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Tuesday, April 23, 2024

Those who threw in the towel more than half a year ago are loud again

“Interesting thinking of the parties SD, LMŠ, Levica, who are planning to overthrow the government during a pandemic, to vote against # PKP5 while looking for a discarded Marjan Šarec’s towel,” said Prime Minister Janez Janša in response to the hypocritical demands of the parties of the left-wing opposition, which in every possible way seek to prevent any changes in the country that would curtail their influence, the privileges or bonuses of non-governmental lackeys or hysterical Friday anti-government protesters loyal to them.


Prime Minister Janez Janša responded to the hypocritical demands of the parties of the left-wing opposition bloc, which is deeply hurt by the fact that the government is trying to solve topical issues in the country and thus cutting the wings of the transitional bourgeoisie, which controls numerous pores of social life and strives to overthrow the current Janša’s government. In addition, the left-wing opposition has consistently opposed government measures necessary to curb the effects of the epidemic, including the fifth anti-corona state aid package, with which the government is rescuing primarily the little man.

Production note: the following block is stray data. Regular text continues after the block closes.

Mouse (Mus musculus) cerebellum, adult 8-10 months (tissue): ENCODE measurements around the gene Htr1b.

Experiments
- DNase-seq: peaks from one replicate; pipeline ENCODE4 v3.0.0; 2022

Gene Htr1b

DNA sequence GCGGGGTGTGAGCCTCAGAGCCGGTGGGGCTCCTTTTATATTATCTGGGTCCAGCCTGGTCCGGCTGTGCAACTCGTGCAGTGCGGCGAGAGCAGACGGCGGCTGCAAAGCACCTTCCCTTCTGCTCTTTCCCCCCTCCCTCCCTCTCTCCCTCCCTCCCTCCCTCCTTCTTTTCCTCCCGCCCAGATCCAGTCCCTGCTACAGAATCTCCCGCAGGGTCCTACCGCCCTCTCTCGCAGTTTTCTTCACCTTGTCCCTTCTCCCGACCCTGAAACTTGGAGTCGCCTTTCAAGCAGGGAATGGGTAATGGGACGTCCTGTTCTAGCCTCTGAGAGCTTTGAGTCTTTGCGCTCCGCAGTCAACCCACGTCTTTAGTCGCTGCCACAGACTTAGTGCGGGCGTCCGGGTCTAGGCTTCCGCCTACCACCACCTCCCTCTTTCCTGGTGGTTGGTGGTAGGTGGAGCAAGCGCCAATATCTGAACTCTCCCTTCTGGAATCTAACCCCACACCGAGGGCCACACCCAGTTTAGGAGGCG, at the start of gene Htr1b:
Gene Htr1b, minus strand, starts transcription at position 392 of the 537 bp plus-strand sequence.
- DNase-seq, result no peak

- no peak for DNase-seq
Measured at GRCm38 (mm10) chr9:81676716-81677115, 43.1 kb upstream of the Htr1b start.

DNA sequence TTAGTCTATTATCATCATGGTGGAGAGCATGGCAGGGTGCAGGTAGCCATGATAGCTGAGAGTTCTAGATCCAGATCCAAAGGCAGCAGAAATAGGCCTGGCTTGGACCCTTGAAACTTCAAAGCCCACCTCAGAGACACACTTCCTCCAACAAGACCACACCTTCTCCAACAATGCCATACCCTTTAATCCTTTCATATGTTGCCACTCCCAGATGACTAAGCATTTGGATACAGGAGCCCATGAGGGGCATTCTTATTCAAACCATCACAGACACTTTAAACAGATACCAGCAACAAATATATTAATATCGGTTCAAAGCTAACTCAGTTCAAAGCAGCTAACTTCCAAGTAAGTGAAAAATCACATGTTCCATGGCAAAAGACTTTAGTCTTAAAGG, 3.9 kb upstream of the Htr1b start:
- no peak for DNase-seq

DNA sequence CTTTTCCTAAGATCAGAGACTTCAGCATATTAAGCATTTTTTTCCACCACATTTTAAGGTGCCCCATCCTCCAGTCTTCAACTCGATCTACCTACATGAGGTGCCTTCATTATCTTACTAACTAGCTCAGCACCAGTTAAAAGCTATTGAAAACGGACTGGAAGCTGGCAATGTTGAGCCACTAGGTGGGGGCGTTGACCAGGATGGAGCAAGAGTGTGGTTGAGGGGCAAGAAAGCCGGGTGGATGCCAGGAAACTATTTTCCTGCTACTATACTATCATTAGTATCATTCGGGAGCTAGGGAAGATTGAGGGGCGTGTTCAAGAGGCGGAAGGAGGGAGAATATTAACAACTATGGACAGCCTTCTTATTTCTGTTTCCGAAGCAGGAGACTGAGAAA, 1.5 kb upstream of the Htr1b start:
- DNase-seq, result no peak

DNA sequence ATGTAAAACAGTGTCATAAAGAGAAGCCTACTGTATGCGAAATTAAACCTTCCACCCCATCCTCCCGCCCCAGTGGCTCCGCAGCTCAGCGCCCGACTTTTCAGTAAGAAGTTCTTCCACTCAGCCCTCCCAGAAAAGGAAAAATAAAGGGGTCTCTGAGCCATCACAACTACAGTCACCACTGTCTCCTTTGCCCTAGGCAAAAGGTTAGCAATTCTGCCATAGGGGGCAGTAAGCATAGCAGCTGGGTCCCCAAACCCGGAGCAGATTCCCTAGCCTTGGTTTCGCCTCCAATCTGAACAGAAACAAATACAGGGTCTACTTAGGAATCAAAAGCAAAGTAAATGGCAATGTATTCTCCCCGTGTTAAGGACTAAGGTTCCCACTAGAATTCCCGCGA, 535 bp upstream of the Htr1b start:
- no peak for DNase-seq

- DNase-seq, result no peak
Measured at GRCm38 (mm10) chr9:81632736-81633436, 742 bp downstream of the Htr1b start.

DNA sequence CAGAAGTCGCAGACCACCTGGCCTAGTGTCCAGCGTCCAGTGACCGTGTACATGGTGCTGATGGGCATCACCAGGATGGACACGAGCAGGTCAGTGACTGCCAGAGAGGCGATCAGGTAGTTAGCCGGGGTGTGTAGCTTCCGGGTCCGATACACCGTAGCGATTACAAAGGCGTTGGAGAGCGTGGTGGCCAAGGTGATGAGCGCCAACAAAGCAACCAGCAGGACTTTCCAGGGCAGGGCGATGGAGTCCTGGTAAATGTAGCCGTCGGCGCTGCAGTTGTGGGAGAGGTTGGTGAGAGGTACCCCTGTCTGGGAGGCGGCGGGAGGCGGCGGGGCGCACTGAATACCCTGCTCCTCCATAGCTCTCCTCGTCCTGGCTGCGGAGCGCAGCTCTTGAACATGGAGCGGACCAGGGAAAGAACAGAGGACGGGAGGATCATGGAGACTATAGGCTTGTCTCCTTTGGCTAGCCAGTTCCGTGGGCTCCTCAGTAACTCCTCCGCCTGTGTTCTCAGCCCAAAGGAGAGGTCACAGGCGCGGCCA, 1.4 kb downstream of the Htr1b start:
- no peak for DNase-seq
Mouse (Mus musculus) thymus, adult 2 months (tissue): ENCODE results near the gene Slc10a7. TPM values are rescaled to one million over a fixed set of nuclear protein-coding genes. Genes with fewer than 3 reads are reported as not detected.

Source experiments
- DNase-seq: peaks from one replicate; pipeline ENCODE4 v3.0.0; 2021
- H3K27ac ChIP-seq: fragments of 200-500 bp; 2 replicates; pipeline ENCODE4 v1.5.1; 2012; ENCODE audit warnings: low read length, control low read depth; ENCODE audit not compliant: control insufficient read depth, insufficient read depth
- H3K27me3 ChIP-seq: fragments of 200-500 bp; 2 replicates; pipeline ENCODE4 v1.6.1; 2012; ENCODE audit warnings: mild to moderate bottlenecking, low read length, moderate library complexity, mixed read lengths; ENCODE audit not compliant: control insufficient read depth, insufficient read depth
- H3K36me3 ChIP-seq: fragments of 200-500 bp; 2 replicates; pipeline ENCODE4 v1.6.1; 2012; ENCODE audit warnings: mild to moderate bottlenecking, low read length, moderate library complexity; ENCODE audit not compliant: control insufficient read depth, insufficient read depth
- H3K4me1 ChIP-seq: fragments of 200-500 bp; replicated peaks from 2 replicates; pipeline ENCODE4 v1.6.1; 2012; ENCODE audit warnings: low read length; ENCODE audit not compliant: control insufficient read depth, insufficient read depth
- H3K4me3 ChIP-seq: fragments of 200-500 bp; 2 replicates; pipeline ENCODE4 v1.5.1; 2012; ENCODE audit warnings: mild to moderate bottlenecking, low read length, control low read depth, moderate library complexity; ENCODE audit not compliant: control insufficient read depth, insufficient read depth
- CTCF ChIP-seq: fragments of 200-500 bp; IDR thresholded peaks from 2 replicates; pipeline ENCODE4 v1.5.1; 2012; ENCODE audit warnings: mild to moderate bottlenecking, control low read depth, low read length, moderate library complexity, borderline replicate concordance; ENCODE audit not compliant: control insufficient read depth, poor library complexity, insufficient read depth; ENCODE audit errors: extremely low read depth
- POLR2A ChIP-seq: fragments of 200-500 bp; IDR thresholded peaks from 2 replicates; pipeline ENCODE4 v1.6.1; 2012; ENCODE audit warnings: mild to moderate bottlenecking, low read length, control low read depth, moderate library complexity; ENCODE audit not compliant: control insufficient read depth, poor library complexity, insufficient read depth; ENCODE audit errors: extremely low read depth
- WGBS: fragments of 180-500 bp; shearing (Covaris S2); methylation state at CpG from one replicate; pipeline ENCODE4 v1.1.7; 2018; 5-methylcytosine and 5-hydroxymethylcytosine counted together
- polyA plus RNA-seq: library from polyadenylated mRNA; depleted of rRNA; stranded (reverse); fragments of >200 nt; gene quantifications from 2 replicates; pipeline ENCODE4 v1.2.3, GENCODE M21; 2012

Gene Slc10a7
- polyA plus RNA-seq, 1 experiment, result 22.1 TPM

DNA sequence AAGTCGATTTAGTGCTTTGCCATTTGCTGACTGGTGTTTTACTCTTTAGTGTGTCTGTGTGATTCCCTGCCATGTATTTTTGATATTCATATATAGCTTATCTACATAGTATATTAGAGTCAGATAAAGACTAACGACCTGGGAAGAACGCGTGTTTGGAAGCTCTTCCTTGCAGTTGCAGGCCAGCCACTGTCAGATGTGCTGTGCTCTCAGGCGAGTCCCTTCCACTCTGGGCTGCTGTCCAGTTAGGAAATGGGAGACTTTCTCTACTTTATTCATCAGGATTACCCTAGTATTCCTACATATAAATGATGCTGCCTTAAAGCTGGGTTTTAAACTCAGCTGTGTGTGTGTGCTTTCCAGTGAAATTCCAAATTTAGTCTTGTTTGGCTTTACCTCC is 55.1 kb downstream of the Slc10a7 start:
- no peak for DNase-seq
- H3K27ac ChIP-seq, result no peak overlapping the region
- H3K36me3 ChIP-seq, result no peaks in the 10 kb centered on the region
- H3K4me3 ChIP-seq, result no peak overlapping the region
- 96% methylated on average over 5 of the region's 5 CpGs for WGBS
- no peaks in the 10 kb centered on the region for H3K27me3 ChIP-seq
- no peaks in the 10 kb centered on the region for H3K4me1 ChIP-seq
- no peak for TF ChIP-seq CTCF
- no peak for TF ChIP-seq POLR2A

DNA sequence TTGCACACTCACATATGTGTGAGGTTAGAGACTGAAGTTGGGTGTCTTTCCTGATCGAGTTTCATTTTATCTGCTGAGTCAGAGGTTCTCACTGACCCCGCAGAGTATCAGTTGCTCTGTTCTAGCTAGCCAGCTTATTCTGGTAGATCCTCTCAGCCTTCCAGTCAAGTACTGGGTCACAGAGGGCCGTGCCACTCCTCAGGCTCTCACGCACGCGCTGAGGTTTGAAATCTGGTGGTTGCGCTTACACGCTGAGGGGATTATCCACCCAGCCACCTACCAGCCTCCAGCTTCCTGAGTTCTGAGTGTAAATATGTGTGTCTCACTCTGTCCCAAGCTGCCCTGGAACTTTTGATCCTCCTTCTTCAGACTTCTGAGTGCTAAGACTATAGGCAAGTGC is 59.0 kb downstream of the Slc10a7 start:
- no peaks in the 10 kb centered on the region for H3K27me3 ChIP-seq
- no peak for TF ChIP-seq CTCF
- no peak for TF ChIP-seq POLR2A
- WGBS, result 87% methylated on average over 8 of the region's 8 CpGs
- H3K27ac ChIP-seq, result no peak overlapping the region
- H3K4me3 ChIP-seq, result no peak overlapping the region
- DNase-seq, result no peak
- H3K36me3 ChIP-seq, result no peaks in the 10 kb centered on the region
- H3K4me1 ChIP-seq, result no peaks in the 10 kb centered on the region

The fact is that the left opposition does not care for the well-being of the people, but, as has already been said, only for its own benefits. On the one hand, it wants the government to deal with the epidemic only, and at the same time it opposes its actions. The demands stated in the joint opposition statement read: “immediate suspension of the preparation of changes to the media legislation, cessation of confrontations with the media house management, editors and journalists – especially RTV Slovenia and STA, suspension of the draft law on merging independent supervisory agencies and professional public debate on it, respect of separation of individual branches of government, termination of personnel purges in the police and other state bodies, revocation of the eviction of associations and institutions from Metelkova.”

The demands of the left opposition are understandable, which shows, among other things, the recent events at the NPU, which criminally prosecutes only those who do not belong to a particular ideological bloc, while major scandals such as IranGate and TEŠ 6 are not even glanced at. The fear of the eviction of NGO “premature babies” on Metelkova, whose members diligently protest at Friday’s political bike rallies and crawl out of their holes every time Janša is in power and hide when he is not and continue to enjoy the state crèche, is also understandable. And so is the hysteria over the change of media legislation, as the heirs of the revolution control the vast majority of the Slovenian media space.



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